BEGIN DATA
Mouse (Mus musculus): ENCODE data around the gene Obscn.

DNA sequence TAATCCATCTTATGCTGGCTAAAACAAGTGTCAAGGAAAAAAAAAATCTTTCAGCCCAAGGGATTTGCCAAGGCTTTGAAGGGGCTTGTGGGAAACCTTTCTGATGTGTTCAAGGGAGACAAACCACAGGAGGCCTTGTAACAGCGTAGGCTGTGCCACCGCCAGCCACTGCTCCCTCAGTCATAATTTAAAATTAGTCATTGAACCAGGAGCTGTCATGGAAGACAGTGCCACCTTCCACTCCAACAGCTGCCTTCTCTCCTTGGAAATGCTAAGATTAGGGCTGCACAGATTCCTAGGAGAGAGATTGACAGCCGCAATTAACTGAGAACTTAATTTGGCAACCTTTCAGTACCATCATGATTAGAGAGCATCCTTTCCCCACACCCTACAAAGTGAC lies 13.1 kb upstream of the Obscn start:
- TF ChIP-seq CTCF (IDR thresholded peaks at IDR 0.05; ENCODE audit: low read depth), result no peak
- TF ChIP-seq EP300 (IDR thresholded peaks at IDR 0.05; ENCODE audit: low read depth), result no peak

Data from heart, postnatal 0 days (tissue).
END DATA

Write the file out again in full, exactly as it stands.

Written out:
Mouse (Mus musculus): ENCODE data around the gene Obscn.

DNA sequence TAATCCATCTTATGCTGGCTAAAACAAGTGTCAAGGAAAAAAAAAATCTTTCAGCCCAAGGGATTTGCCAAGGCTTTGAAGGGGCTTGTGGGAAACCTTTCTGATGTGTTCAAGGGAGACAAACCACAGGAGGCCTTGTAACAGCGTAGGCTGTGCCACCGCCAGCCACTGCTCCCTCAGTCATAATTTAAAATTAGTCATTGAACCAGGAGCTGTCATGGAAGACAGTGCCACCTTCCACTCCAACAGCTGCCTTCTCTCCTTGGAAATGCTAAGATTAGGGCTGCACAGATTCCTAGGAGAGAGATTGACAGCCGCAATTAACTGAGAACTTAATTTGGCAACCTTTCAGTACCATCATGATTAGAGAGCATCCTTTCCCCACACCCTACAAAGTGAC lies 13.1 kb upstream of the Obscn start:
- TF ChIP-seq CTCF (IDR thresholded peaks at IDR 0.05; ENCODE audit: low read depth), result no peak
- TF ChIP-seq EP300 (IDR thresholded peaks at IDR 0.05; ENCODE audit: low read depth), result no peak

Data from heart, postnatal 0 days (tissue).